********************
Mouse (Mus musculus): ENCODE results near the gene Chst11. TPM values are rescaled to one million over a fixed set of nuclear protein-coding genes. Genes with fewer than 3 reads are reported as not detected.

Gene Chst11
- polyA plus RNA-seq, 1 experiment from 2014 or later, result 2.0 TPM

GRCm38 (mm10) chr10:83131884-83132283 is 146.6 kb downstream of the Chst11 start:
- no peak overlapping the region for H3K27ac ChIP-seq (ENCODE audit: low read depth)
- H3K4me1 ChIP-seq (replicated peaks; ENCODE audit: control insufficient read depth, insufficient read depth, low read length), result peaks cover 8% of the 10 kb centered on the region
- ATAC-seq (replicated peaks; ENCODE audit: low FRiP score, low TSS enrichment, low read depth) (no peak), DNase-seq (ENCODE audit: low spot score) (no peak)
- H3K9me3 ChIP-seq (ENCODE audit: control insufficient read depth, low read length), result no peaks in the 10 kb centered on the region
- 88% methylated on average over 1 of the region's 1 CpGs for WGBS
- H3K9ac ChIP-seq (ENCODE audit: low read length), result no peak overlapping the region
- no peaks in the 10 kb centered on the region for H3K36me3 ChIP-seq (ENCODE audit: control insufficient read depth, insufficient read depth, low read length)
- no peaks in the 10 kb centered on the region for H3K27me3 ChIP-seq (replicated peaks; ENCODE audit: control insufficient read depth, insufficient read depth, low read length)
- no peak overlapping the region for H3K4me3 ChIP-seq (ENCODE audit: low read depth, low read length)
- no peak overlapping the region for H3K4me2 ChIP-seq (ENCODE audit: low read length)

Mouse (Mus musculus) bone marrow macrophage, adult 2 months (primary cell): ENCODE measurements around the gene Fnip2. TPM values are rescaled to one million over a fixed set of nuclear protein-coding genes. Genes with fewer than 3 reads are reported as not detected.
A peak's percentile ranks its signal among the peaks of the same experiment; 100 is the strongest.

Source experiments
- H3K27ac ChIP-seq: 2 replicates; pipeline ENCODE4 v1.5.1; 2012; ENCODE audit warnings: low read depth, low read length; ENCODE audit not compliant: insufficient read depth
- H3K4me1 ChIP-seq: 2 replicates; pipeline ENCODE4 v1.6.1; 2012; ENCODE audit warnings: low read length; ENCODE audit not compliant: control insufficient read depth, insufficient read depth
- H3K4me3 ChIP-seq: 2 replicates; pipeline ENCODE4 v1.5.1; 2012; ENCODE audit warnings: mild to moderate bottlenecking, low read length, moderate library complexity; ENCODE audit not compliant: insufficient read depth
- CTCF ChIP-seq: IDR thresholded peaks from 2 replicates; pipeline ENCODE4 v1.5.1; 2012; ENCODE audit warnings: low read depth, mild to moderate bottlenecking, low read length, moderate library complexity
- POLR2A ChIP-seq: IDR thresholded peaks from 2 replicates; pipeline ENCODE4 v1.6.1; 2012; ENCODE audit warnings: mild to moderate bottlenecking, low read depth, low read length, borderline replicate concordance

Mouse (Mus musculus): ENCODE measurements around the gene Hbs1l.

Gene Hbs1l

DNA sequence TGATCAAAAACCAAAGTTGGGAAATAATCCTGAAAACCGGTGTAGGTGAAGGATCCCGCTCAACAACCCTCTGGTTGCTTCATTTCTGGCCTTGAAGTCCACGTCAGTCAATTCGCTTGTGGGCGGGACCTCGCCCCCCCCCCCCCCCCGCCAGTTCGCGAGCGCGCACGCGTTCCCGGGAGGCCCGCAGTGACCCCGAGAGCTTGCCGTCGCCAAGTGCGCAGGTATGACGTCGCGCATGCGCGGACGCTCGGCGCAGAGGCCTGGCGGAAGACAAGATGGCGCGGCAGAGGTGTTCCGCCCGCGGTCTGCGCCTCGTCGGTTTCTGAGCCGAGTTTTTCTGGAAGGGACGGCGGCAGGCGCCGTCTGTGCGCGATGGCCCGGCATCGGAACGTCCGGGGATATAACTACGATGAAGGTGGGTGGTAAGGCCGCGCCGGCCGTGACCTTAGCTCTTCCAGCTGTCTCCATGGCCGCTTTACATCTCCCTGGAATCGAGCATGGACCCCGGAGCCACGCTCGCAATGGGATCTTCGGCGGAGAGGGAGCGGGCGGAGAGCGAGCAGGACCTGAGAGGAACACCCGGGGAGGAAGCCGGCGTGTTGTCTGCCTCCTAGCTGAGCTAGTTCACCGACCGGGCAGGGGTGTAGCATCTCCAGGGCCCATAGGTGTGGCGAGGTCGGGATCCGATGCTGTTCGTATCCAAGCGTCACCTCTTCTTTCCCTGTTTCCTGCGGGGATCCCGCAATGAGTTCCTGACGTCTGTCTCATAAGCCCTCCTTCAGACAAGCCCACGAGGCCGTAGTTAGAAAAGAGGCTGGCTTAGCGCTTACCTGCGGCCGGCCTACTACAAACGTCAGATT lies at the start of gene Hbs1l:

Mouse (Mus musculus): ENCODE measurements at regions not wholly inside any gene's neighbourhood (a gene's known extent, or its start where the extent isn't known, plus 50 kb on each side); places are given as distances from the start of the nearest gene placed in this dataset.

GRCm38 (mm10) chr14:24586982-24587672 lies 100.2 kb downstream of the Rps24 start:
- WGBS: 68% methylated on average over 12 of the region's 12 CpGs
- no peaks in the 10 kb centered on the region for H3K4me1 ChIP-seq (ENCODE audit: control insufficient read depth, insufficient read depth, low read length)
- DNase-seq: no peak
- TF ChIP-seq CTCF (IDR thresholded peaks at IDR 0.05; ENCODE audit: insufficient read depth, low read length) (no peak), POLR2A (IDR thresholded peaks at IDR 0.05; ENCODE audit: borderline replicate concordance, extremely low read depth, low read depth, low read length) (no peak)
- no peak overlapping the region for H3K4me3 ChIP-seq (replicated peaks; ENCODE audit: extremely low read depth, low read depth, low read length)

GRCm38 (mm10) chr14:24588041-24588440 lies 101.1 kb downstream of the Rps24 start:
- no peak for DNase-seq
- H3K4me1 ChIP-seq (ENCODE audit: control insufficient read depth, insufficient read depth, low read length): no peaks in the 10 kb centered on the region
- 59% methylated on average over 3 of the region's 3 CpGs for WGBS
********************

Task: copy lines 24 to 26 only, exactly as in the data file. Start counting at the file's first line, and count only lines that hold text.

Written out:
Gene Hbs1l

DNA sequence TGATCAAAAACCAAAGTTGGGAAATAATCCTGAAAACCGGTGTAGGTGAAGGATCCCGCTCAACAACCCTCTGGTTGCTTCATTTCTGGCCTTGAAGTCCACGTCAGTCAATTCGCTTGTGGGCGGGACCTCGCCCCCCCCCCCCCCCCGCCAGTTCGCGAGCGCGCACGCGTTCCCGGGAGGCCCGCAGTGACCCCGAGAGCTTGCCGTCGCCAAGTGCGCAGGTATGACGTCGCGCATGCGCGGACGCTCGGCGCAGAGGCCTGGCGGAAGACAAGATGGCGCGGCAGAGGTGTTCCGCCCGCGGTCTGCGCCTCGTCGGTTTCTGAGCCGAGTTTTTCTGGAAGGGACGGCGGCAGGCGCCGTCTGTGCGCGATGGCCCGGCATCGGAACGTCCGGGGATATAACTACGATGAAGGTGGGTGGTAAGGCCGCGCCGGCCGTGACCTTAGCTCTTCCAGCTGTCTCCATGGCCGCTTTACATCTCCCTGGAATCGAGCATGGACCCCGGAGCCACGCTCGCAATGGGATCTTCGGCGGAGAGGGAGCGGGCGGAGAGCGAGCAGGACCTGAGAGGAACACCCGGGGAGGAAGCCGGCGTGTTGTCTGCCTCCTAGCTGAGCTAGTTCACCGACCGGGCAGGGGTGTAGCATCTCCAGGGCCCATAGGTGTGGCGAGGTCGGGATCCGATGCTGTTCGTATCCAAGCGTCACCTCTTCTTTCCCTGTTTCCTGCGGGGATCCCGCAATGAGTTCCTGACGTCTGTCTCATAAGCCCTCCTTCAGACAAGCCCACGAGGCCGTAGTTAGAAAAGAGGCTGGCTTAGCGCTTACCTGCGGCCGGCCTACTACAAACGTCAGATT lies at the start of gene Hbs1l:

Mouse (Mus musculus): ENCODE measurements at regions not wholly inside any gene's neighbourhood (a gene's known extent, or its start where the extent isn't known, plus 50 kb on each side); places are given as distances from the start of the nearest gene placed in this dataset.